I’m uncircumcised and have a tendency to ejaculate pretty fast during sex and masturbation. What techniques can I do to fix this embarrassing problem?
My boyfriend is in his early 30’s and has a bit of a problem with premature ejaculation. As far as I know it has always been an issue. He tries really hard to last longer and is extremely attentive in every other way, but I really enjoy penetration and I wish he could last more than just a minute or two. Is there anything I/we/he can do?
Premature ejaculation is a sticky issue to tackle, in part because it’s a condition that is quite nuanced in terms of cause and treatment. While it is colloquially referred to as simply climaxing earlier than the person and/or their partner desires, on a clinical level, the definition is much more specific. In 2008, the International Society for Sexual Medicine issued the first official definition of premature ejaculation:
Premature ejaculation is a male sexual dysfunction characterized by ejaculation which always or nearly always occurs prior to or within about one minute of vaginal penetration; and, inability to delay ejaculation on all or nearly all vaginal penetrations; and, negative personal consequences, such as distress, bother, frustration, and/or the avoidance of sexual intimacy.
With this admittedly heterosexual-biased definition in mind, it’s important to realize two things. First and foremost, it’s likely that a significant number of individuals with concerns over premature ejaculation do not clinically have the condition. Second, regardless of the amount of time prior to ejaculation and the circumstances surrounding it, a key component to these situations is that the person orgasms earlier than they and/or their partner desires. This may result in feelings of dissatisfaction and insecurity, which, medical diagnosis or not, are wholly legitimate and deserving of discussion.
Furthermore, while premature ejaculation as it is commonly understood—orgasming before one wants—may be an embarrassing experience for many, it’s actually quite common. In fact, according to one study, 20-30% of men at any given time experience premature ejaculation. Moreover, one critical aspect of premature ejaculation is that, for most individuals, it is a temporary condition that is influenced by a number of factors, including but not limited to the penis-owner’s mental health, feelings of nervousness about the sexual encounter, having a new sexual partner, and familiarity with the sexual response cycle as it is experienced by the body. With treatment, 80 to 90% of penis-owners develop better control over their ejaculation timing.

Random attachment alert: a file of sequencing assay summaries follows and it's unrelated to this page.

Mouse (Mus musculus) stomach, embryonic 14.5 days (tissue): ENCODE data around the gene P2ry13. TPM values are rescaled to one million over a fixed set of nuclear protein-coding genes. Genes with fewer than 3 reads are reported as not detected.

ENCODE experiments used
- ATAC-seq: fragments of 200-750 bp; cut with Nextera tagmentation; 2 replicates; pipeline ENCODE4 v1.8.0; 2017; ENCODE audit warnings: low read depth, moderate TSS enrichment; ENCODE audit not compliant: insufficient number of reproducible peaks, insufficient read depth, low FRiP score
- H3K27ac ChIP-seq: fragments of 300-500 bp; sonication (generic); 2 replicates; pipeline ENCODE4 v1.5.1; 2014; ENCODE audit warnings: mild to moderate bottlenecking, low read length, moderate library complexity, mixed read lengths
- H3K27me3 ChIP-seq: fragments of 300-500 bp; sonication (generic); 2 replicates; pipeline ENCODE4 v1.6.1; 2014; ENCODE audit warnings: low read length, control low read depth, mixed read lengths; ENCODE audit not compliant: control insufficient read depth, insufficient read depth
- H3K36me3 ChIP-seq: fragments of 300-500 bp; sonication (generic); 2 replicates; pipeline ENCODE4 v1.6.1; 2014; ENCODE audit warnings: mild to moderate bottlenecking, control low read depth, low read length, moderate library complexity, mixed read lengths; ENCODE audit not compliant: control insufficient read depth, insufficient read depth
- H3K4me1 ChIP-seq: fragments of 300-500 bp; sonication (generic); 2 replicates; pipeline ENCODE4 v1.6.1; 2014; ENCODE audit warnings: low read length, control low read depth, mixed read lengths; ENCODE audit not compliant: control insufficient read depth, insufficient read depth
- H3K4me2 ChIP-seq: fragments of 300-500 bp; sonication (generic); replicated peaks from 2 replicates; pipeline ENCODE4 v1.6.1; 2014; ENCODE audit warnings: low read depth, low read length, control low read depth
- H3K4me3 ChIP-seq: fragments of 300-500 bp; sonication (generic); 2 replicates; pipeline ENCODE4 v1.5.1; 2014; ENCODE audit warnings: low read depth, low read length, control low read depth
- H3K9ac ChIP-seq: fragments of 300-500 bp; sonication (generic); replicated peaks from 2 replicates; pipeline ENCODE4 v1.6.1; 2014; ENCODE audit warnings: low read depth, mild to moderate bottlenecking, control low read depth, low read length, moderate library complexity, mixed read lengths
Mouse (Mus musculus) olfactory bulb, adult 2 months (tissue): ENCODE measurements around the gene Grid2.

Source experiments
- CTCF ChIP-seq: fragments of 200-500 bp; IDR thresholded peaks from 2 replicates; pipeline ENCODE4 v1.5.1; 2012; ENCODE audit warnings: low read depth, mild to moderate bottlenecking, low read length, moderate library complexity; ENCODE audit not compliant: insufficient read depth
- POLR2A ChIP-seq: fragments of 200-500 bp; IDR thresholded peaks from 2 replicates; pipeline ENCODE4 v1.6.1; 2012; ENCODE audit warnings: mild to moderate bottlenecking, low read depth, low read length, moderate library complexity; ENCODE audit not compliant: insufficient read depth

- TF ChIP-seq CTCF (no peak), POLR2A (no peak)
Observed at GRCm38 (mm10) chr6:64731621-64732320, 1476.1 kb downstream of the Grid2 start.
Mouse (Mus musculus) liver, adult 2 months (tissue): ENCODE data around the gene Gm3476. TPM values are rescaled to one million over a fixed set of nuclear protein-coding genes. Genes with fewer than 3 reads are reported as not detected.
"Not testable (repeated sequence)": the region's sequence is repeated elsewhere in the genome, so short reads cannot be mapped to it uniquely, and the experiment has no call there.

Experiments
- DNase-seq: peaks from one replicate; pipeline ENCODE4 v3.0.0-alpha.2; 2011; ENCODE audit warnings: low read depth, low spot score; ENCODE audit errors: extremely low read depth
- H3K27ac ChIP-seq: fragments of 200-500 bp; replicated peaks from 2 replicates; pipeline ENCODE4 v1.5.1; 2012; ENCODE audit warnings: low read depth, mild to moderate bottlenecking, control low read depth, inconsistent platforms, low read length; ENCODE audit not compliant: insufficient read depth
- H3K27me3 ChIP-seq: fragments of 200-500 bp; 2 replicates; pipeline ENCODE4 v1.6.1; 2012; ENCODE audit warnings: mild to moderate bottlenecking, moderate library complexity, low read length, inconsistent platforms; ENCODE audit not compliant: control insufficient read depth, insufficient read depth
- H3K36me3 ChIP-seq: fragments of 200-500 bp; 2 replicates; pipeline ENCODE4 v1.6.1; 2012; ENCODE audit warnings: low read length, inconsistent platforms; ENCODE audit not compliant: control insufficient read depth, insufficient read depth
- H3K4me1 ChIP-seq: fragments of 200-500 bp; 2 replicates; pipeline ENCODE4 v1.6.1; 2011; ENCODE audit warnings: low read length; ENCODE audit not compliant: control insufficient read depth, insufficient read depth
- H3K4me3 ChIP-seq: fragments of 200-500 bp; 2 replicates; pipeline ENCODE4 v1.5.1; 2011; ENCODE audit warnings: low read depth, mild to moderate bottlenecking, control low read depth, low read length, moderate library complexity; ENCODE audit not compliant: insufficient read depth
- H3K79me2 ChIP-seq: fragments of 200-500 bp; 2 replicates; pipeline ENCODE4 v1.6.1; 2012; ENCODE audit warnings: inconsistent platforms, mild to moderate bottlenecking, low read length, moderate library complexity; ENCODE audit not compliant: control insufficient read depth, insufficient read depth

Due to the variety of factors that influence a person’s ejaculation timing, there is no official “cure” for premature ejaculation. That said, there are three commonly used techniques to manage it: the old-fashioned “think about baseball” method, stopping and starting, and the “squeeze” method.
The “think about baseball” suggestion is pretty self-explanatory: it calls for the penis-owner to simply distract themselves mentally while engaging in sexual activity. Some people experience difficulty controlling their orgasms due to high levels of excitement and arousal, so being less focused and immersed in the sexual experience can help mitigate being overwhelmed. Of course, not all individuals feel comfortable or desirous of being disengaged during what is to some an intimate act, so this can be difficult. In this case, instead of thinking about baseball or the weather, you can try hyperfocusing, for example on your partner’s eyes, hair, the curve of their body, etc.—anything but the physical sensations of pleasure themselves.
While the distraction method may be the one most popularized in the media, the stop-and-start technique is one I highly endorse as it encourages individuals to become more familiar with the way the body experiences the sexual response cycle. The method itself is performed when the penis-owner engages in sexual activity until the brink of orgasm, pauses until the feeling of impending climax passes, and then starts up again. This can help draw out the length of time of sexual activity, not only for exclusively penetrative intercourse, but also for allowing non-penile playtime as the penis-owner cools down. Additionally, this process of stopping and starting can be fun as a deliberate method of orgasm denial, and can even sometimes make the eventual orgasm stronger.
Finally, the “squeeze” method, also known as the “Masters and Johnson’s Squeeze Method,” calls for firm pressure to be applied directly below the head of the penis when the penis-owner notices that orgasm is imminent. The idea behind the squeeze method is to apply pressure to the urethra for 10-20 seconds and temporarily reduce the strength of the erection by interrupting blood flow. After the squeeze is released, wait another thirty seconds before resuming sexual stimulation of the penis. Repeat this process every time the penis-owner feels they’re becoming too overheated too soon, until the individual feels ready to orgasm. This technique can be done by any party in sexual play, not just the penis-owner, so it allows a certain level of shared experience, which some may enjoy and appreciate.